5. #35
    Senior Member NewEra's Avatar
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    Quote Originally Posted by Gerbah View Post
    [In the car driving home with a friend after an afternoon at the beach. We're driving into a colourful sunset.]

    [In my head:] Well, the beach was ok. But there must be more to life. Look at that sunset. The colours are nice. But it's sad. Why is it sad? I suppose I should be in awe. But I'm not. How can people just stare at a sunset and say how magnificent it is? Don't they get bored? Looking at this sunset makes me want to search for a more meaningful experience. For the bigger truth. What is that truth? The answer isn't in the sunset. Where is the answer?

    [Out loud to my ESFP friend:] Look at that sunset! Isn't it strange? Don't you think there must be something more? I wish I could be happy. What do you think?

    [ESFP:] I think you're funny. Why can't you just enjoy the sunset?


    That's the thing. With Si, you sometimes can't just “enjoy” it. I think my Si triggers my Fi. In this sense I enjoy relating to NFs. I can share the same feeling of despair at the banality of life and experience. Is this the same for others with dominant Si? I'd be interested to know.
    This is not the same case with me. I usually tend to appreciate something in nature for its beauty, not really putting much thought into how something (like that beauty) takes place.


    Quote Originally Posted by Seymour View Post
    That's an interesting contrast. I enjoy talking to people about their families, but more because of what is important to them emotionally (go Fi!). I freely admit I suck at retaining the details. I also find when I hear about someone's day, I'm mostly interested in what was importantly subjectively. If they start listing the events of the day in order, my mind starts wandering (...how about Mexican for dinner... oh! you were saying?).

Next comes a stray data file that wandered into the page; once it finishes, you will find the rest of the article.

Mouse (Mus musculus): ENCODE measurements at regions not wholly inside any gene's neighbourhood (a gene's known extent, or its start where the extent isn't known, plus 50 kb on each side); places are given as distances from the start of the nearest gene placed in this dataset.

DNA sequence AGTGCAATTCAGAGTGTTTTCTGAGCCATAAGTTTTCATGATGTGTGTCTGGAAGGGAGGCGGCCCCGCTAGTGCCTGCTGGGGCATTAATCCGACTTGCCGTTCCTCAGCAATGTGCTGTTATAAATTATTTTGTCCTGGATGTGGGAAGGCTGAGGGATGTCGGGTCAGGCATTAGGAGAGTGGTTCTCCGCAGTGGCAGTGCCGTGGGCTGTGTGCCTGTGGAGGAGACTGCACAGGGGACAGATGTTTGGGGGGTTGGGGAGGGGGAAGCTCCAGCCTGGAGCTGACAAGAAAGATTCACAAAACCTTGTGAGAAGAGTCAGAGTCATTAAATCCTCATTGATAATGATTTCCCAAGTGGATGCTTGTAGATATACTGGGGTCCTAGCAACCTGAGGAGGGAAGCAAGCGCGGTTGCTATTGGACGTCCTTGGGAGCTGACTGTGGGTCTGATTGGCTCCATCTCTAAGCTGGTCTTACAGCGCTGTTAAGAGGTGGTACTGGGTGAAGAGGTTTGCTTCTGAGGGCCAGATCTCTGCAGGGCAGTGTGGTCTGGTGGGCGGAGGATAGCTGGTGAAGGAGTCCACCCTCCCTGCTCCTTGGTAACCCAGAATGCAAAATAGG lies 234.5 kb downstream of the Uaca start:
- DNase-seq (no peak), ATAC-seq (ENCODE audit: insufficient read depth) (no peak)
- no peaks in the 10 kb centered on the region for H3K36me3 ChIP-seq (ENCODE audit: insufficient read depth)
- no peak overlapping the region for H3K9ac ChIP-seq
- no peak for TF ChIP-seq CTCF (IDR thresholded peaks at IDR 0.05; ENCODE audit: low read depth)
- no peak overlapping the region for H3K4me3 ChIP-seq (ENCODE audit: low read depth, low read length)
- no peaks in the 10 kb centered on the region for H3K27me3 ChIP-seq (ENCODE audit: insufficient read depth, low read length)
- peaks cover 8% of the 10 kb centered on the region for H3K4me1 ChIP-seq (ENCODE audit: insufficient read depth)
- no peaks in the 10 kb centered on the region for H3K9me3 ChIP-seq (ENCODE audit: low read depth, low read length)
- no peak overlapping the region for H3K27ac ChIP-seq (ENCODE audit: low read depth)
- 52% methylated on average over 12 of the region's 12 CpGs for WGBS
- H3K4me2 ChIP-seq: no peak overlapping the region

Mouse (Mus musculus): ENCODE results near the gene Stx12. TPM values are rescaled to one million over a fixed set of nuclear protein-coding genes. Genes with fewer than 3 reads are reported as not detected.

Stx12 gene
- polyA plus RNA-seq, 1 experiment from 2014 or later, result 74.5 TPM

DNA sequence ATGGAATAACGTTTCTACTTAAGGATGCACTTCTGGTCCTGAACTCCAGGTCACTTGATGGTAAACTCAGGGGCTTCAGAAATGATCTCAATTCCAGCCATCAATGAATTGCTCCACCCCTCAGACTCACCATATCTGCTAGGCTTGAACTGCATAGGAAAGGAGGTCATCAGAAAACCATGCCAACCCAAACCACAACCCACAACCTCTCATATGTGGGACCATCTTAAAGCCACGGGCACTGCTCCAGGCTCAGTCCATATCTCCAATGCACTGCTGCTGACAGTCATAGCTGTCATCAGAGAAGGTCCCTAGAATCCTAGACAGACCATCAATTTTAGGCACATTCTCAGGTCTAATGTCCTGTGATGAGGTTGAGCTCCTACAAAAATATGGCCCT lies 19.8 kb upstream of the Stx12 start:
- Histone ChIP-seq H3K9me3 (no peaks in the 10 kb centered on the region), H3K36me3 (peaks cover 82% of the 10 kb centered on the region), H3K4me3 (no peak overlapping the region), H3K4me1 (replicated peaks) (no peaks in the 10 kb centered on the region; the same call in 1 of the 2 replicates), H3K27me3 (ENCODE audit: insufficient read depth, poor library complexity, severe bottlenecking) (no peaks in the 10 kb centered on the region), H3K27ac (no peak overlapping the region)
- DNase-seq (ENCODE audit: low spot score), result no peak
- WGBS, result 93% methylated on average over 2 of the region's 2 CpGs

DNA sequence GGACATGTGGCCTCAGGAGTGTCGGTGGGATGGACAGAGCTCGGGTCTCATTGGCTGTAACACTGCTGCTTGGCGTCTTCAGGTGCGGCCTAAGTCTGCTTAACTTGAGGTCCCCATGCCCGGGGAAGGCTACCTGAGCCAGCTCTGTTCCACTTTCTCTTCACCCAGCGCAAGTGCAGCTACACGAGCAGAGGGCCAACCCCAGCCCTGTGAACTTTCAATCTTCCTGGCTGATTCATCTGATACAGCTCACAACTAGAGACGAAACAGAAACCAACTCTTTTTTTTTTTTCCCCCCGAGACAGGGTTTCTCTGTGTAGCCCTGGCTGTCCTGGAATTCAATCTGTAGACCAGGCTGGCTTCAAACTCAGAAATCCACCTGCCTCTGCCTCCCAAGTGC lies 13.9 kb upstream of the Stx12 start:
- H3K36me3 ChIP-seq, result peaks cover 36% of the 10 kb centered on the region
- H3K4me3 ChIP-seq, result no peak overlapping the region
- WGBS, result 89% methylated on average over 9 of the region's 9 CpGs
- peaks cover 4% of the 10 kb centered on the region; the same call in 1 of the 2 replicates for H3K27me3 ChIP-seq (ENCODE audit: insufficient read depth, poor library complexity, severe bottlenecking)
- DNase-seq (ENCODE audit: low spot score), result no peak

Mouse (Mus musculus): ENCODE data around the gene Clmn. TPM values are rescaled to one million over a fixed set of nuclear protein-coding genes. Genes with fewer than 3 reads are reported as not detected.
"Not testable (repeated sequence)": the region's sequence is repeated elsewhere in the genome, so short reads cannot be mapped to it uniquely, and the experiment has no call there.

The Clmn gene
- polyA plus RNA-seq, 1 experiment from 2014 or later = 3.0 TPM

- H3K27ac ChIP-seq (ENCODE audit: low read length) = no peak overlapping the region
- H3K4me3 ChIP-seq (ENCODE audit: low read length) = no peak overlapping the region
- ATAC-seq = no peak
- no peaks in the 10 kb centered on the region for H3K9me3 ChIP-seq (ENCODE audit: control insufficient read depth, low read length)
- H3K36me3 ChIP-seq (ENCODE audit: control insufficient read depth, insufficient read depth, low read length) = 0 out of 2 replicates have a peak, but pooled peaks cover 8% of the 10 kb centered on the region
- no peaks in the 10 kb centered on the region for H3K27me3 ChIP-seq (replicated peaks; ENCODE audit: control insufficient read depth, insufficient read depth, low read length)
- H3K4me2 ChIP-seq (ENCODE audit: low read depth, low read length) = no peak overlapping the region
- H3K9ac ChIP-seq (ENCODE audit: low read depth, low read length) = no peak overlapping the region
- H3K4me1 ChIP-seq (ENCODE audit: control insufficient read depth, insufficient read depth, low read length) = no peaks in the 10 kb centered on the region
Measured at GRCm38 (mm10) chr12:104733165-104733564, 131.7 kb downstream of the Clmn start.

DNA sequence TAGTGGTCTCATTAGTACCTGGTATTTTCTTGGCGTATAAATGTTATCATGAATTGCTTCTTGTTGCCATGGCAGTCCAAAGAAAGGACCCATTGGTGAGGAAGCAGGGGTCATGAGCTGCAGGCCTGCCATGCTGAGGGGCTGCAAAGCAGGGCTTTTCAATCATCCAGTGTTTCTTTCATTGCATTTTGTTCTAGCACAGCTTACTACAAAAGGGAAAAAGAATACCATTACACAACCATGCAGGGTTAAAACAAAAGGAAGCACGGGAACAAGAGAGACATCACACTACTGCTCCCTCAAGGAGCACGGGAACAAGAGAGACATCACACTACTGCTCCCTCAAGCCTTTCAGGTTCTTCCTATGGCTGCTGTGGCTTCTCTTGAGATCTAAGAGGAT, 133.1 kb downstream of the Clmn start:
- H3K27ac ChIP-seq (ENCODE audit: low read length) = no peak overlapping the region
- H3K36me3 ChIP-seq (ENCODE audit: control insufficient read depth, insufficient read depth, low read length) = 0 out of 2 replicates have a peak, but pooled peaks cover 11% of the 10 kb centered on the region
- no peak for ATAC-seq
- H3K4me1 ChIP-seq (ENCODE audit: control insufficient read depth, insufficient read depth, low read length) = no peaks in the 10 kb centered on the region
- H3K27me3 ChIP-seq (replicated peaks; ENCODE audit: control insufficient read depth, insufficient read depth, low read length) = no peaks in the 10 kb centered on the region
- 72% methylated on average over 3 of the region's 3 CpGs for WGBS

I'm pretty much the opposite - sometimes I ask people what they did in the particular day, because I'm in interested in the chronological details of their day rather than what is important subjectively.

    Quote Originally Posted by Seymour View Post
    Do you think there is much correlation between Si and being good at memorization? I always thought I sucked at memorization, until I reluctantly joined a study group in college. I realized that I memorized fine, but found it tedious (up until then, I just assumed I sucked at it).
    Si has definitely helped me in memorization, especially long-term memorization. Remembering facts, numbers, details, and statistics over the long term has been my strong point.


    Quote Originally Posted by Ruthie View Post
    Also, and I'm not sure if this is common with Si, my memory does not work visually. I have to mapquest places I've been several times, I'll introduce myself to people I've already met, I'm terrible at remembering what people I was with wore yesterday, and I barely notice new buildings in my own neighborhood. Tell me something, I'll remember it forever; show me something and it barely registers at all.
    No, I disagree with the idea that this is to do with Si. Because I'm the opposite - show me how to do something or draw something out, and it registers very well for me. But if you talk to me about it - I'll just give you a blank look. You're probably an auditory learner - this is not related to Si.

    However I do agree with you that Si can aid in memorization.